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Super, Natural... Vancouver?

Vancouver is often lauded for its natural beauty, but it could also become known for its vibrant natural areas as well. The Vancouver Park Board unanimously passed its new Biodiversity Strategy last week.
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Vancouver is often lauded for its natural beauty, but it could also become known for its vibrant natural areas as well. The Vancouver Park Board unanimously passed its new Biodiversity Strategy last week. It hopes to encourage more action to make our natural areas better homes for the beavers, salmon, herons, whales, and other wild creatures we love to see in the City.

 New neighbours at the Olympic village.A pair of beavers have settled in to the Olympic Village neighbourhood. The Park Board has no plans to remove them.

How does the Strategy propose to do this? There are 10 priority actions identified. These include improving the quality of habitats across the City, and creating more of them. Removing harmful invasive species like Himalayan blackberry, English Ivy and Japanese Knotweed is also a priority. The Strategy also hopes to inspire each of us to create a patch of habitat on the properties we rent or own - for example, sow a pollinator meadow, dig a rain garden, or plant berry shrubs for birds.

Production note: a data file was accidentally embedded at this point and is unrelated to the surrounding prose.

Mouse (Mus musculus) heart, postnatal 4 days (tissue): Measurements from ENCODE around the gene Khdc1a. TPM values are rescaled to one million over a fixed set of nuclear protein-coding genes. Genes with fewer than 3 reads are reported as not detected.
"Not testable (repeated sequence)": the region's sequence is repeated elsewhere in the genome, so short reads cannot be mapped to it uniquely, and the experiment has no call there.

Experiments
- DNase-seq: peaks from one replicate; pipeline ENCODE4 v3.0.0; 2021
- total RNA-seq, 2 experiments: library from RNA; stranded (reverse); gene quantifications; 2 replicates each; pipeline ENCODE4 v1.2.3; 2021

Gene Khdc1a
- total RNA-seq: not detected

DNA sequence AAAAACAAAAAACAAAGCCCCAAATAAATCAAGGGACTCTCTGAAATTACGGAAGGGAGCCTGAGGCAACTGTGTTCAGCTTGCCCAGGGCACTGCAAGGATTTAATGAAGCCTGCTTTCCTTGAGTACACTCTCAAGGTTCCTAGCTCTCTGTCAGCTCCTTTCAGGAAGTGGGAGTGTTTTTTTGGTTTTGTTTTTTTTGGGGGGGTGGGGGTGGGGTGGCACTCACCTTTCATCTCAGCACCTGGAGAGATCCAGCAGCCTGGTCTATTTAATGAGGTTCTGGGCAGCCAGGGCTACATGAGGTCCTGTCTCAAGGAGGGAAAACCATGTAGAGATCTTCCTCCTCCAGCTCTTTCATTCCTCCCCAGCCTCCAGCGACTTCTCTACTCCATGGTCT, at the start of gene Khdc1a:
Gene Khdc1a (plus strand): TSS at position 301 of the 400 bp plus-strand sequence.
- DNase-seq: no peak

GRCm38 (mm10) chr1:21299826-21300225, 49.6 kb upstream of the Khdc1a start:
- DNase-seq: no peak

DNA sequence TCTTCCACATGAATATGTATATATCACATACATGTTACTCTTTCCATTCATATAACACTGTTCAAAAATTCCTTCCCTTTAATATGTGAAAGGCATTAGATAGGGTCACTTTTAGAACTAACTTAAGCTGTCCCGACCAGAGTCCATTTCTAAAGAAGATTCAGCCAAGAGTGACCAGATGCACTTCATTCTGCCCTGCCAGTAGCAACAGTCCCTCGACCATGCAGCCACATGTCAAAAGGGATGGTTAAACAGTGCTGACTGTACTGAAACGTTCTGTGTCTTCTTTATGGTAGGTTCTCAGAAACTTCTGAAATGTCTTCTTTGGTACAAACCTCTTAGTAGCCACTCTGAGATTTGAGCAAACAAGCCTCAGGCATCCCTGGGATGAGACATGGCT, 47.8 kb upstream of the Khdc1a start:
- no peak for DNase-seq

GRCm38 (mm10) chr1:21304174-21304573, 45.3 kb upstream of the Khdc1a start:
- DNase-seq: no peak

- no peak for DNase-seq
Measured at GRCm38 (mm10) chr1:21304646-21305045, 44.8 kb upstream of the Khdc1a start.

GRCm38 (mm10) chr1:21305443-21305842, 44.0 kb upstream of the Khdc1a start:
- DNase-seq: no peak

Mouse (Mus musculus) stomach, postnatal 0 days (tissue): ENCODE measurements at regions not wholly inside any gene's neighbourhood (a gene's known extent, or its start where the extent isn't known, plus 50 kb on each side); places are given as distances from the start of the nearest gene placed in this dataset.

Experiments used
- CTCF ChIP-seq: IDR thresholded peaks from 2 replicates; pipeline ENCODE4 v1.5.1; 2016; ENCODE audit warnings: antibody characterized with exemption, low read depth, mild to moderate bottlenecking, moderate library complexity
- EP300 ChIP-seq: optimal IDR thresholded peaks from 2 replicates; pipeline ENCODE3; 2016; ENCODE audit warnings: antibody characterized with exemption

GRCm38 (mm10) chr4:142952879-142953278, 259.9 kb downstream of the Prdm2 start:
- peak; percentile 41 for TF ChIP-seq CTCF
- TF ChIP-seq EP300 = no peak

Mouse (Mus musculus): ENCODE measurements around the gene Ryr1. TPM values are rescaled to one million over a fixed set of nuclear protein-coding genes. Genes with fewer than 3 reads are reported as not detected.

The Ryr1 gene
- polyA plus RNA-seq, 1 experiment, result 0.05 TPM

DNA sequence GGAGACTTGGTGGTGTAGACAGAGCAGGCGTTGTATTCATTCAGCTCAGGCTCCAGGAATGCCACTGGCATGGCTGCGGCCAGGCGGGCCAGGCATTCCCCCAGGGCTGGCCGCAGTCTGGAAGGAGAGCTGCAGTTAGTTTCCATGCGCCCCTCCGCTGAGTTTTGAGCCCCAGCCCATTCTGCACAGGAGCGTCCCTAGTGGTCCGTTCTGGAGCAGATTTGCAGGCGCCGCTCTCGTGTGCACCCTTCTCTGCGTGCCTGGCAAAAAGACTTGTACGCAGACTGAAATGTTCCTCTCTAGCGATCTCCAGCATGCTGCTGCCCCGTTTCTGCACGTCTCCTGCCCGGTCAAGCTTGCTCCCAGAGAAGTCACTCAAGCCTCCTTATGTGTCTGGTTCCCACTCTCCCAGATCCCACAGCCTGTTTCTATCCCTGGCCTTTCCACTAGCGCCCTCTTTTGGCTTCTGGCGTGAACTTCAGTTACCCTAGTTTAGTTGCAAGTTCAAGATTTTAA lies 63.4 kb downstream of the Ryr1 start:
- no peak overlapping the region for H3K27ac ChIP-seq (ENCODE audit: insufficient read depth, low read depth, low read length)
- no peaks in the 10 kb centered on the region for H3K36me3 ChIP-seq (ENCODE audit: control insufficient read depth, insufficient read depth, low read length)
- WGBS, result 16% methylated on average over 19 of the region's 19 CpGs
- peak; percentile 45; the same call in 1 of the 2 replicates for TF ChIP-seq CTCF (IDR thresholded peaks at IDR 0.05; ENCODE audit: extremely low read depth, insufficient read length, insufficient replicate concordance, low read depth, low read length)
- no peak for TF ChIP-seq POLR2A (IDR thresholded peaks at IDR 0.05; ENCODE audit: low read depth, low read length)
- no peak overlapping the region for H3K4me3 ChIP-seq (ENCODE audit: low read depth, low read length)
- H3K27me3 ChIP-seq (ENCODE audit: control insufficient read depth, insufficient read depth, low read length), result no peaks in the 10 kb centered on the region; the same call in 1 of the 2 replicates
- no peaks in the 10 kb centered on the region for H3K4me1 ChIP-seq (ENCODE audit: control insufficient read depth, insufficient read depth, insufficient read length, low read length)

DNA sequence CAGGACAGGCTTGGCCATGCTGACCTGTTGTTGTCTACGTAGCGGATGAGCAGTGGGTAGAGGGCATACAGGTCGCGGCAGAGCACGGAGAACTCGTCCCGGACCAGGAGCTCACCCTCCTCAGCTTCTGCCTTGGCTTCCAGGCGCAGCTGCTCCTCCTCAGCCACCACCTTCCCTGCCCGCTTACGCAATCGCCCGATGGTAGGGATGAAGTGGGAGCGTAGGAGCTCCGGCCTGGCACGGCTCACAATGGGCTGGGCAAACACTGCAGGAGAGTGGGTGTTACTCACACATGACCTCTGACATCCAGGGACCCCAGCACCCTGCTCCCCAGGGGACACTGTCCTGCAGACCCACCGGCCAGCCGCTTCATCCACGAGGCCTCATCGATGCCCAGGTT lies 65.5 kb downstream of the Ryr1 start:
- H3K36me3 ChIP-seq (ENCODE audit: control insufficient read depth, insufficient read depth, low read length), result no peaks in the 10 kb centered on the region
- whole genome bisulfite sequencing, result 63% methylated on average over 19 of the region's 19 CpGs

The City also recognizes that some newly-created wild(ish) places, like green roofs and constructed waterways, can also help the City’s wildlife. For example, Creekway Park is a stream that is fed by the City’s stormwater. It provides habitat and also cleans the water before it enters the Burrard Inlet. Once approved, a new salt marsh at New Brighton Park will be another important piece of bringing back some of the nature that we’ve lost over the years.

Through actions like these the City is hoping to restore 25 hectares (or 25 football fields) of natural areas by 2020. And by making our natural areas more livable for the more-than-human inhabitants of our city, I believe we make our city more livable for ourselves as well.